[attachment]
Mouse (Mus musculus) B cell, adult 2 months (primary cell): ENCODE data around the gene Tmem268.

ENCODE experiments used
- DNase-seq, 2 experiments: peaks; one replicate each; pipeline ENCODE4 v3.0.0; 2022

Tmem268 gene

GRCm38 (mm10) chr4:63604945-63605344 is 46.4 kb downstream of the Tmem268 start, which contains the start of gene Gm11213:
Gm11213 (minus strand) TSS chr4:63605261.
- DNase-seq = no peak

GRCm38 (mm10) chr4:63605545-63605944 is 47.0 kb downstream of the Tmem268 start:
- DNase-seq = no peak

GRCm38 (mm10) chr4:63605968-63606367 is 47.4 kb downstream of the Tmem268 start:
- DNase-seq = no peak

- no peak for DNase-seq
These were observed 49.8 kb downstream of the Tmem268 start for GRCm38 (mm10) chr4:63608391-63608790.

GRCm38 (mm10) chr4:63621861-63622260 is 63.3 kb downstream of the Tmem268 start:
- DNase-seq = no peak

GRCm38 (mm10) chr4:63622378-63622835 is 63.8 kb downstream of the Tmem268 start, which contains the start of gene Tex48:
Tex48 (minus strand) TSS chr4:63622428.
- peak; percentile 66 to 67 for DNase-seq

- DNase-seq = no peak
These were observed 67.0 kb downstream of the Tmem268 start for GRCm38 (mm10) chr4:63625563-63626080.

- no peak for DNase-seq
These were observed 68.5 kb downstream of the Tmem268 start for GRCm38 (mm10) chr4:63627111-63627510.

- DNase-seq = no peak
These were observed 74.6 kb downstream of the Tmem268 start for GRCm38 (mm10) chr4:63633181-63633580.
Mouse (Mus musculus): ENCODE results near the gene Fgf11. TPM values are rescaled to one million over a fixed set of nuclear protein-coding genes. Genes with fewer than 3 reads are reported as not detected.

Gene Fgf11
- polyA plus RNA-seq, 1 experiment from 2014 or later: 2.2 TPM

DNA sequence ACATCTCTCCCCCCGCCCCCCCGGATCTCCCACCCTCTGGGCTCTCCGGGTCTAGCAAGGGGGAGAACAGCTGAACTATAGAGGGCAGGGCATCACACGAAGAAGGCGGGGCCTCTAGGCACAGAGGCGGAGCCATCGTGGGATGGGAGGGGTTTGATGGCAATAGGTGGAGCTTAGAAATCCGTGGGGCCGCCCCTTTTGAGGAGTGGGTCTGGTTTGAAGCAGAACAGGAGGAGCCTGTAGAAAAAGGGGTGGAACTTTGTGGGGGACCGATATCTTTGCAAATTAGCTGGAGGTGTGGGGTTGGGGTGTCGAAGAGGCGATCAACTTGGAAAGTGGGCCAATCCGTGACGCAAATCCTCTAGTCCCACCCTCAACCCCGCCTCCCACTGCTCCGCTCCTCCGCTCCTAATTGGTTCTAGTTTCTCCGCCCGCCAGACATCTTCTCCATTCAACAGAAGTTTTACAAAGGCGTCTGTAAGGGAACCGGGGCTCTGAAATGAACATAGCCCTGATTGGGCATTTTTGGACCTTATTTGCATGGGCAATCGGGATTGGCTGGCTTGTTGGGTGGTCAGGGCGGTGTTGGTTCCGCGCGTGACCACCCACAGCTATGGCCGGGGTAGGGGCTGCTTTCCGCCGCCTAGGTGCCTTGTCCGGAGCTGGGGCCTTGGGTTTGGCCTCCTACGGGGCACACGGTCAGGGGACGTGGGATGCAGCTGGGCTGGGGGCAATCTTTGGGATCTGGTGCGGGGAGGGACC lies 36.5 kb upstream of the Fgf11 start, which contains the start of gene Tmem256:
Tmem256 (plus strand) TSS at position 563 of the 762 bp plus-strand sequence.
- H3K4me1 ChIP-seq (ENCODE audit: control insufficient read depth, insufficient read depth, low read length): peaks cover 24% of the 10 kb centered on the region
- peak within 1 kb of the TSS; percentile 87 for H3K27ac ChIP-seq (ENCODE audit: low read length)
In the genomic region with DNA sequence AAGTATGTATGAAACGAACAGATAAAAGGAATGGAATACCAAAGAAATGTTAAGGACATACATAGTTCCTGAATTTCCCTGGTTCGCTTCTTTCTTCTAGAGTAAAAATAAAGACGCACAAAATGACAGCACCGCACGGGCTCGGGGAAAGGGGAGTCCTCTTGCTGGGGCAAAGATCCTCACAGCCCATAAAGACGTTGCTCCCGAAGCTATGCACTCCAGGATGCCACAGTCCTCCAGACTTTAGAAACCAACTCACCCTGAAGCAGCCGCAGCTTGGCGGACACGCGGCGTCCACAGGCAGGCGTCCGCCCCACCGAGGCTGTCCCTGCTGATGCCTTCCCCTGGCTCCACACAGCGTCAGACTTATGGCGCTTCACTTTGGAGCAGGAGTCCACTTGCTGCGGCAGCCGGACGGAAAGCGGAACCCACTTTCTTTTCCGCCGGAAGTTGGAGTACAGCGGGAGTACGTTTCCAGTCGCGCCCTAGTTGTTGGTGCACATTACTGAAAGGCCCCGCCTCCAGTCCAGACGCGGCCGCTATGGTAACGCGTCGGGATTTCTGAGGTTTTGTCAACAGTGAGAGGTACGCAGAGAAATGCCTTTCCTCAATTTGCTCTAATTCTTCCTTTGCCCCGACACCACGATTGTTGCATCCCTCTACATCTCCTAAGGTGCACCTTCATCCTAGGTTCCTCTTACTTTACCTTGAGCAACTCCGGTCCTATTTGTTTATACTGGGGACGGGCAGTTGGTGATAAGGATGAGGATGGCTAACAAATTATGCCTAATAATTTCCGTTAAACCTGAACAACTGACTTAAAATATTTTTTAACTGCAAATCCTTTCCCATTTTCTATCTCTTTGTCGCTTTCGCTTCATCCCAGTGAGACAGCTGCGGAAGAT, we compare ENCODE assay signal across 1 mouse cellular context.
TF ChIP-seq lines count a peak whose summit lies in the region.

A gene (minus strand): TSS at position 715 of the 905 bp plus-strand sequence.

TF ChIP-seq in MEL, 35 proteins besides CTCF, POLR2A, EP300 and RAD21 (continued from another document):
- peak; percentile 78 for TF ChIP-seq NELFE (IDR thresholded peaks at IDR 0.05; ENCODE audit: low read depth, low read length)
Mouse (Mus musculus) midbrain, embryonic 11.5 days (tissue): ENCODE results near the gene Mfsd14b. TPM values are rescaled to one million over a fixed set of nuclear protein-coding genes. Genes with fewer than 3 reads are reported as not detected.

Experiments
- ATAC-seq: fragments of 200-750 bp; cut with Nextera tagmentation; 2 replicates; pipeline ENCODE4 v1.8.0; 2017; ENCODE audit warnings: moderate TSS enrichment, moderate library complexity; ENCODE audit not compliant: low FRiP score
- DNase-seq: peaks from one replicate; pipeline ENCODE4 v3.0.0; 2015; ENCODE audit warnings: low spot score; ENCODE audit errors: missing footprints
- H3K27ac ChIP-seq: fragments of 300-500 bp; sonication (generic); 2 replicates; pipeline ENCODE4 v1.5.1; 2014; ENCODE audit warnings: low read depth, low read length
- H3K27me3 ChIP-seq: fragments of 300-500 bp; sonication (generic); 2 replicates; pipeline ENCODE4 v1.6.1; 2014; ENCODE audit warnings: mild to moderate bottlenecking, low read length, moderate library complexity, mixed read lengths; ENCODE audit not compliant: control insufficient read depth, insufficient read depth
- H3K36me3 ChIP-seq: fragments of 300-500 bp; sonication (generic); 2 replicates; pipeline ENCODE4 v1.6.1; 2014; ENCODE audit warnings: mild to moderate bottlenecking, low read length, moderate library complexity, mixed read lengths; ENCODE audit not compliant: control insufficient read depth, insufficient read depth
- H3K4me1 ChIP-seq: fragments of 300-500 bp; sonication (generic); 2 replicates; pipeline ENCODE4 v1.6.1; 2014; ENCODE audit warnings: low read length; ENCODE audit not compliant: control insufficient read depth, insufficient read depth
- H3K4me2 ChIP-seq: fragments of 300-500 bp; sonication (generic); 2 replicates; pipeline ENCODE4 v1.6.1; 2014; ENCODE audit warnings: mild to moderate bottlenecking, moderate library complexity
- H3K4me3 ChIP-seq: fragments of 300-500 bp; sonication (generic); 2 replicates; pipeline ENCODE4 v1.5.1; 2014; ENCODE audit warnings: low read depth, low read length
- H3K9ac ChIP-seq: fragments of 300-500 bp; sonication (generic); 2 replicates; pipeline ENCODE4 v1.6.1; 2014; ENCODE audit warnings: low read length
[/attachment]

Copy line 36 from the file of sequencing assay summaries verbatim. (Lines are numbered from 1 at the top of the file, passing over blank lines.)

- peak; percentile 78 for TF ChIP-seq NELFE (IDR thresholded peaks at IDR 0.05; ENCODE audit: low read depth, low read length)